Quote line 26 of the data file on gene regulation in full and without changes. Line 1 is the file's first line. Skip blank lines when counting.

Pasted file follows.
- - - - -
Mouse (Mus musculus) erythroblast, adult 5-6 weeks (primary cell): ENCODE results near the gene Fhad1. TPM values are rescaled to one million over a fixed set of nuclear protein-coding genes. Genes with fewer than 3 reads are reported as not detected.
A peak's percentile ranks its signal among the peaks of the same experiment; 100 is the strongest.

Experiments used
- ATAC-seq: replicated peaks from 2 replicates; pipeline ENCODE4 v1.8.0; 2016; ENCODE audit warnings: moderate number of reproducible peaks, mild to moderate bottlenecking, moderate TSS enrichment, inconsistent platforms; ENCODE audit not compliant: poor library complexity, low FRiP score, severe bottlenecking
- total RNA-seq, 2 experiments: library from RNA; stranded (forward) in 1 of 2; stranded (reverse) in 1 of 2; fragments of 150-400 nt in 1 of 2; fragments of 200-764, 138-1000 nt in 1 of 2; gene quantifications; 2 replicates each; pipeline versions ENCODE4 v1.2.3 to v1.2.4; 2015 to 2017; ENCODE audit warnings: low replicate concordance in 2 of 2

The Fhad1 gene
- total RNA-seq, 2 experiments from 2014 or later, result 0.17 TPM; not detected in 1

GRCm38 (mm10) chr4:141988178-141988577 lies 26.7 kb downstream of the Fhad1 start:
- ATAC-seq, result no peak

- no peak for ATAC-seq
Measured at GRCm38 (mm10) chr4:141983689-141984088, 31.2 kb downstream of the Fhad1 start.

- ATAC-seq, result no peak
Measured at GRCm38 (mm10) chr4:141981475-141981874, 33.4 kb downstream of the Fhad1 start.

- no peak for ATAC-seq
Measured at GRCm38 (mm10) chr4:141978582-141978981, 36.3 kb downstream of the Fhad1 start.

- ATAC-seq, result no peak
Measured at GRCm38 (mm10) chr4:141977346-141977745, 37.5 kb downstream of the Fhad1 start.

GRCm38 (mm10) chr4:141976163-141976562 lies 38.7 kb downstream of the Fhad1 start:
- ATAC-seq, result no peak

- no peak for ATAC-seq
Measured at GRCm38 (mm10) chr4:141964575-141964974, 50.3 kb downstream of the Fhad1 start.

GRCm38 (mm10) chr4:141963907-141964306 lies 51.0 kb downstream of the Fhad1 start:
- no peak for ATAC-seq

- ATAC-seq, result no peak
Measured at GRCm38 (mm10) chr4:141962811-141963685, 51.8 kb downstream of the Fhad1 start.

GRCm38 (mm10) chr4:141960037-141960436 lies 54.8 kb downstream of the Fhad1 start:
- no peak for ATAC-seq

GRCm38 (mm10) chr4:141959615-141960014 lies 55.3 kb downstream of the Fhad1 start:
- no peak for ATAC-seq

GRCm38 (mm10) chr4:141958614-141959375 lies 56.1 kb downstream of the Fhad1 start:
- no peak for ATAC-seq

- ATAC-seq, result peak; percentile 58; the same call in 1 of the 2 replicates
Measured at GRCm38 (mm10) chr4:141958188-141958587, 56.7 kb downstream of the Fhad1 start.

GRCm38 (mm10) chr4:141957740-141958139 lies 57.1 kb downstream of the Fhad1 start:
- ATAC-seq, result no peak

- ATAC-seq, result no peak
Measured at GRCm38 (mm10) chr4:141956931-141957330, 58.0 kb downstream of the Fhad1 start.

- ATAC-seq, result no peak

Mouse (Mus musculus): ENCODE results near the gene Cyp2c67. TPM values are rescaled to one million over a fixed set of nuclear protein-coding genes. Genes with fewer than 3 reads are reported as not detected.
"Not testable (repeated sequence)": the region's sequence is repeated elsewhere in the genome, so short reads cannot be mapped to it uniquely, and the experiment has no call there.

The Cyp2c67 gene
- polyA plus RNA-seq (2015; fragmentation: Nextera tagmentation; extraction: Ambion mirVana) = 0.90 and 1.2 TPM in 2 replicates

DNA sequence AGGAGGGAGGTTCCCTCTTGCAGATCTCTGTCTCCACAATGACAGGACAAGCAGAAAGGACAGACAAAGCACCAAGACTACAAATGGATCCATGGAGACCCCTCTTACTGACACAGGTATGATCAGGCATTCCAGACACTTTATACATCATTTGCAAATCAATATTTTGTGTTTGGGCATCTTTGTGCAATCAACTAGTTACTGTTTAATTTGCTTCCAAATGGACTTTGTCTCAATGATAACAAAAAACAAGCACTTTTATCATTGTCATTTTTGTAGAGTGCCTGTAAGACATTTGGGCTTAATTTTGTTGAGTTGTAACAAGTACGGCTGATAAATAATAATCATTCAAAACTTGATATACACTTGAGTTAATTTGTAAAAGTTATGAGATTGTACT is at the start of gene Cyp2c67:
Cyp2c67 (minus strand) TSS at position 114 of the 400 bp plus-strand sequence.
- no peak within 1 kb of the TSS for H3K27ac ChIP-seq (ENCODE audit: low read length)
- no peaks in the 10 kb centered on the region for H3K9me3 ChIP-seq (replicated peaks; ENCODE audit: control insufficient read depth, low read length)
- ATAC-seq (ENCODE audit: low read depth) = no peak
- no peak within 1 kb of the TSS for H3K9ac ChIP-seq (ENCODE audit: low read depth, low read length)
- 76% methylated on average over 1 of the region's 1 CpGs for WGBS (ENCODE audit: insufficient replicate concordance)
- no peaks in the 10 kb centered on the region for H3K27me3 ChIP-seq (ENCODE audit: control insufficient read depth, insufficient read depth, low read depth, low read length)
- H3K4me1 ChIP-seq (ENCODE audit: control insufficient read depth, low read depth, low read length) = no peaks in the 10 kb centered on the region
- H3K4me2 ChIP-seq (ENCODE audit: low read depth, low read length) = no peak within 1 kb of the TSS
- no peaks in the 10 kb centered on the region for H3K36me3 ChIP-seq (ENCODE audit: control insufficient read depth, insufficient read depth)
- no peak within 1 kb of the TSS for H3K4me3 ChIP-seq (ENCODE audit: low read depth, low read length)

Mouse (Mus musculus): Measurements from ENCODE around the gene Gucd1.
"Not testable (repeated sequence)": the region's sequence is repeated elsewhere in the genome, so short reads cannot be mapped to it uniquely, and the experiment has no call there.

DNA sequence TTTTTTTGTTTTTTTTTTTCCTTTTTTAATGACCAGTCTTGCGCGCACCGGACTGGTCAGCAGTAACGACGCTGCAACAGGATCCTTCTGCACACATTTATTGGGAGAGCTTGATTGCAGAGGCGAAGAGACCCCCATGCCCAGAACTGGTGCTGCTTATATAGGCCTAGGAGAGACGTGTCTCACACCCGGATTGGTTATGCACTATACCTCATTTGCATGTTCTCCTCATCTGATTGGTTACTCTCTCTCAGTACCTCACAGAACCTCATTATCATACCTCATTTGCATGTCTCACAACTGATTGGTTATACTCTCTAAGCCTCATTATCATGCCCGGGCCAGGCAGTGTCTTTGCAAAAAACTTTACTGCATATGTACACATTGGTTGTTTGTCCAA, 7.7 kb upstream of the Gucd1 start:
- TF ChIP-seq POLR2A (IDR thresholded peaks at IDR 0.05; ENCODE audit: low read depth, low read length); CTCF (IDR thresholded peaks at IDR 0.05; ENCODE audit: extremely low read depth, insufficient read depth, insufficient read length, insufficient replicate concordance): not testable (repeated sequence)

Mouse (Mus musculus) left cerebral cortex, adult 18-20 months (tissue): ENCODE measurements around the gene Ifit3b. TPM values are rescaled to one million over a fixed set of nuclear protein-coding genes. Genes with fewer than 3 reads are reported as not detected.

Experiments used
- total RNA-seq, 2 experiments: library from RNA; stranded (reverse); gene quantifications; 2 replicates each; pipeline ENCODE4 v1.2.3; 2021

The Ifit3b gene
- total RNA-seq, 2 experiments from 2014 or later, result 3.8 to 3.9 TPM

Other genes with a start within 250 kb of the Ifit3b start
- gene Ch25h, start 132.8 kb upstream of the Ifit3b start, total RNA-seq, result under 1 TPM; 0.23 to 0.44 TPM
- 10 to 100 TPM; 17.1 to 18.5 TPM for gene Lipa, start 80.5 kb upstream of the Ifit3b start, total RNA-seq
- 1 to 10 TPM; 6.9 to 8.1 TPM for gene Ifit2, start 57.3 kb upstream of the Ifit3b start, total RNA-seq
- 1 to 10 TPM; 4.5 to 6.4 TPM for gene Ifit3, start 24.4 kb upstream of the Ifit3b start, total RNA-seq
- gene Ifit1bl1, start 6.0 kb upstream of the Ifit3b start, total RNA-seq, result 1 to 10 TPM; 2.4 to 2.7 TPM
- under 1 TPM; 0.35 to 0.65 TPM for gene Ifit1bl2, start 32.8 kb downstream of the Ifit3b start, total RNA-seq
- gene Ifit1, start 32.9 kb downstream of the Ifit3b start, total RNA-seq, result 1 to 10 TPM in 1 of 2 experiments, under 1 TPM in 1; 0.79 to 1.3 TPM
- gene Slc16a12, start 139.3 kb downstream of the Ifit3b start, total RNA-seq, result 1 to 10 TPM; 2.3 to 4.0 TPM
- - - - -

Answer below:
GRCm38 (mm10) chr4:141960037-141960436 lies 54.8 kb downstream of the Fhad1 start: